I’ve been waiting for the election results to be in to do an entry on my classes visit to the polling station at the river, and then I was nauseous to the point of not being able to function yesterday afternoon, so I’m finally getting around to writing. I’m still a little queasy, but I’m hoping another good night’s rest will set me right. There is a lot of sickness going around right now, and a couple other staff members are feeling a little off as well. Too bad the kids can’t just go home so we can get better in peace!
Last Tuesday was election day here in Zambia, and I took my class down to see how things are done. Sakeji is a polling station, so there were two ‘streams’ set up down at our two chotas at the river. We were able to go right into the chotas and see up close how the process worked. A few weeks back, they had voters registration, so there were booklets with photos and information on all the registered voters. They were in full color, so they must have cost a fortune! After a voter was found on the list, they went to the second desk to get their first ballot. There were three separate ballots for the three different levels of government—presidential, parliamentary, and local government. Each ballot was again in full color, and had pictures of each of the candidates. Apparently there were 10 presidential candidates! After filling out the first ballot in the little booth, the voter would file it in the appropriate sealed plastic container. Then they would go back for the next ballot, file it, and finally go back for the third.
The counting started that evening, and went on into the next day. The cell network was actually turned off for awhile during this process as people were spreading false information around. There were riots on the Copper Belt when it looked like Banda would be re-elected, but eventually it was announced that Sata had won. Then there were riots in the many other places that didn’t want him in. It was very peaceful up here, though the people of this area are not happy about Sata getting in. Apparently, there was some rigging of the votes to get Sata in—to the point where they can’t even recount them. This is not all that surprising, but rather sad. Sata is very anti-foreign investment, so it will be very interesting to see what he does while in office. He claims he wants to get ride of the Chinese on the Copper Belt, and if he actually does start deporting people, it makes you wonder where the missionaries will be. Of course the other big question is where the country will be without foreign investment, and how long it will take all the good accomplished by these people to crumble away. Clearly, Zambia needs our prayers in these interesting days.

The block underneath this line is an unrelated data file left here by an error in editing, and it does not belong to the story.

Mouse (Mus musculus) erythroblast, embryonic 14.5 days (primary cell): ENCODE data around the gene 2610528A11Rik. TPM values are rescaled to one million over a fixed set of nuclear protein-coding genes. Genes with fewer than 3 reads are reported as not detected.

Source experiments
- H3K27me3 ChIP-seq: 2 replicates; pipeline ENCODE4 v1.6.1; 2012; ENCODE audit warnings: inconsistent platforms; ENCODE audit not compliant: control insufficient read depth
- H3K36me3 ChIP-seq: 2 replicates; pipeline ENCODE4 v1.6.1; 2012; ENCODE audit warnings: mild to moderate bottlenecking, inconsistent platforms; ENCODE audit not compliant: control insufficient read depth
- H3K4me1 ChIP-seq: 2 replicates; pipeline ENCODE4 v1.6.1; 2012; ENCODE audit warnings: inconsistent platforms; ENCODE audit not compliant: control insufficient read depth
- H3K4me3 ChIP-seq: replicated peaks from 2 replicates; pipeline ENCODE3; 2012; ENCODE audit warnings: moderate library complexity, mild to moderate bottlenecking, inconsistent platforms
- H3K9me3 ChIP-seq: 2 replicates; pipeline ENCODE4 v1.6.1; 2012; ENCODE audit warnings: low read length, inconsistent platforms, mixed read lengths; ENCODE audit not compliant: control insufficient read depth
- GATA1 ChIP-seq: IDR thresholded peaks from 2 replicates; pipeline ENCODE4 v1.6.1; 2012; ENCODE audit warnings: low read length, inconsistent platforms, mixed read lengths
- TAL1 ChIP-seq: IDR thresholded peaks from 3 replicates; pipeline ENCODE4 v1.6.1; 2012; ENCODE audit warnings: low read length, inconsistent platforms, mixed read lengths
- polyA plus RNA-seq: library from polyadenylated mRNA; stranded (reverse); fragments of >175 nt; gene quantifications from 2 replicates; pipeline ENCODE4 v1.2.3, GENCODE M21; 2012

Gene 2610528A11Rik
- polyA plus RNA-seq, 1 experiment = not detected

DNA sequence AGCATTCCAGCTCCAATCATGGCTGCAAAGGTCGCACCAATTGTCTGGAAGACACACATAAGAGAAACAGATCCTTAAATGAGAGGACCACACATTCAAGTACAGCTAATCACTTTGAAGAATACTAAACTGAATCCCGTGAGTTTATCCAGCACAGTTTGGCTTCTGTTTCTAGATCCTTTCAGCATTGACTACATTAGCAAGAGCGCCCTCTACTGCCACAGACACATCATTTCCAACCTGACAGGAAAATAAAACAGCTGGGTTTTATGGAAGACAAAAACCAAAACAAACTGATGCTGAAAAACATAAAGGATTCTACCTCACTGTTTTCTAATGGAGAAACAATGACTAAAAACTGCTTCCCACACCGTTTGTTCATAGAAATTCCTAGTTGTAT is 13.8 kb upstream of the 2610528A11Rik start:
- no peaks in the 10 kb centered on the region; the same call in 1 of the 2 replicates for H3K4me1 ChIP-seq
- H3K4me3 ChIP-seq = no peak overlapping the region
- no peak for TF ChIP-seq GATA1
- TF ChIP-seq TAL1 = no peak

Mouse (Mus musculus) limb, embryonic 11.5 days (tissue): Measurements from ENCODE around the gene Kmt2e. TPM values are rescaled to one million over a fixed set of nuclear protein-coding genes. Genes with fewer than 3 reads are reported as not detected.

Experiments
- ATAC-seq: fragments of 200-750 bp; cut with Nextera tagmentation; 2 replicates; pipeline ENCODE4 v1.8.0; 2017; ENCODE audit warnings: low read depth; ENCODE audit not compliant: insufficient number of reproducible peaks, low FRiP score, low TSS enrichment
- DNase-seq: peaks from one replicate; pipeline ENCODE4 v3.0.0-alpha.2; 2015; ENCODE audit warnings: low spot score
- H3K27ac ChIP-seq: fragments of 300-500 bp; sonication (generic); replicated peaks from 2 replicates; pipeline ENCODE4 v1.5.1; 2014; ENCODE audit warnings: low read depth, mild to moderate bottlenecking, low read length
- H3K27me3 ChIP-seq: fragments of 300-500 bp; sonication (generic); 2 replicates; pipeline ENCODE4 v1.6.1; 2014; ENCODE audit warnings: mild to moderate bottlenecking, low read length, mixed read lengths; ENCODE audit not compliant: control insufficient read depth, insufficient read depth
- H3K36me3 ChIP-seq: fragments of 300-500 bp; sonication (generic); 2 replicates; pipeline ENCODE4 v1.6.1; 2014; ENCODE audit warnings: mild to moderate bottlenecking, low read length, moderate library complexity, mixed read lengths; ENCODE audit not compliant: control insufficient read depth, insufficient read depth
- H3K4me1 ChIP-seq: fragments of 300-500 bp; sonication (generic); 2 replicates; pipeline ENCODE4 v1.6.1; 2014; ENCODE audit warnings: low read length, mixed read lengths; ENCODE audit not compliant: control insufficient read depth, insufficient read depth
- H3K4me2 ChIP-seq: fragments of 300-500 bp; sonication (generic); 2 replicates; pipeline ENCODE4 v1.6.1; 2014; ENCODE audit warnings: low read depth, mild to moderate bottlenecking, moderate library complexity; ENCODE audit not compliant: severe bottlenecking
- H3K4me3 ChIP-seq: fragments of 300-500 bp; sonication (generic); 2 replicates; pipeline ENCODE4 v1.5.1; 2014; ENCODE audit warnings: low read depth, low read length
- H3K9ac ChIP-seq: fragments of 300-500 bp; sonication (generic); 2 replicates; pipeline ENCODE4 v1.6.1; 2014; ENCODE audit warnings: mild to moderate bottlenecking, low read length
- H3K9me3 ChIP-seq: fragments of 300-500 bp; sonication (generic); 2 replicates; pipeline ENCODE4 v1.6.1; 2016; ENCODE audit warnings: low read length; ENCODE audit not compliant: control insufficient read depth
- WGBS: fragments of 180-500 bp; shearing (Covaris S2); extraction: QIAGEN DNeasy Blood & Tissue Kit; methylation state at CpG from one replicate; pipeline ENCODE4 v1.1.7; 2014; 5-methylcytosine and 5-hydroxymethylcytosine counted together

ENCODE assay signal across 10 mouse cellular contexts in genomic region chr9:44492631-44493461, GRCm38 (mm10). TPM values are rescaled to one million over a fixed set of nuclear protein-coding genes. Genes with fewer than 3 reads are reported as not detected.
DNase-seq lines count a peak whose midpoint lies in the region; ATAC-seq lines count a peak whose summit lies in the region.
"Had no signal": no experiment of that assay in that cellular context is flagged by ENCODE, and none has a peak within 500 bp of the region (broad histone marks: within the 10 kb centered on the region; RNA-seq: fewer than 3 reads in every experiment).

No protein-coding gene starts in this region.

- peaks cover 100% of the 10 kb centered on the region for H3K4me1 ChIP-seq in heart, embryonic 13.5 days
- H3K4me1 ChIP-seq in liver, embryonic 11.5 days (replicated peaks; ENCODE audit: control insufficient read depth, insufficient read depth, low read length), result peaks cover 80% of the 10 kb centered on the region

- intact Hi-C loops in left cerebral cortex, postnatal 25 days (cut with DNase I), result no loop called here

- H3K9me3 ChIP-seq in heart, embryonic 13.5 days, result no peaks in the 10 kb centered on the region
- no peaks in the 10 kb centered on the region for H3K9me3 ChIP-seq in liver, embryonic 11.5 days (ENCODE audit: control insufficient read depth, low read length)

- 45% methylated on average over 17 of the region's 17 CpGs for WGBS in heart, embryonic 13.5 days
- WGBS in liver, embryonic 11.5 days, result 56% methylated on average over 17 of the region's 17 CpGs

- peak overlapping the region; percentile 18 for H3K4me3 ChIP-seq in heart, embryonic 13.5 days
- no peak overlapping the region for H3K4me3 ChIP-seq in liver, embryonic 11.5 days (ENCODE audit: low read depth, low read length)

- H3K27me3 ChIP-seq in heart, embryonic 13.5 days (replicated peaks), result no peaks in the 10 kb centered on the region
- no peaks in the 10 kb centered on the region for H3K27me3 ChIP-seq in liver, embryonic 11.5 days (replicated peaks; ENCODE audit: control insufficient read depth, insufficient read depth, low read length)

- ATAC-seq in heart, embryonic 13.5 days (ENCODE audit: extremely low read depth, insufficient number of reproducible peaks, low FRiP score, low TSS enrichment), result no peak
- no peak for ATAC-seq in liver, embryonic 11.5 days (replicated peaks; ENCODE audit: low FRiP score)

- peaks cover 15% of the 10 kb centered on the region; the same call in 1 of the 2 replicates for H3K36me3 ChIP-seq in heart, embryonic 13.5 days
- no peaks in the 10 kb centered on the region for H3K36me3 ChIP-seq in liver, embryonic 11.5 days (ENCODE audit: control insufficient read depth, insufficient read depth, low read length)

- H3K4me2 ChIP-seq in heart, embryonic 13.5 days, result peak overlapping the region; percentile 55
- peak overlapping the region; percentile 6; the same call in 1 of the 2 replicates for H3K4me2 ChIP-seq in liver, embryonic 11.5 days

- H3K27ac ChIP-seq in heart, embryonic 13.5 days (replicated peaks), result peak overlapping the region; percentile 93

There have been several days when it looked like it might rain, but even yesterday’s wind and dark masses of clouds only produced a little spatter. Apparently it poured at Kalene for about 10 minutes though. I’m looking forward to our first real good soaking of the season. I know I’ll get tired of the constant rain before dry season rolls around again, but the first rain of the year is always an exciting event. Things are already greening up here—I don’t know where the plants are finding the moisture! The flamboyants are just starting to come into bloom, and the jacarandas are in their full glory. The end of dry season makes up for the barren brown of the rest of it!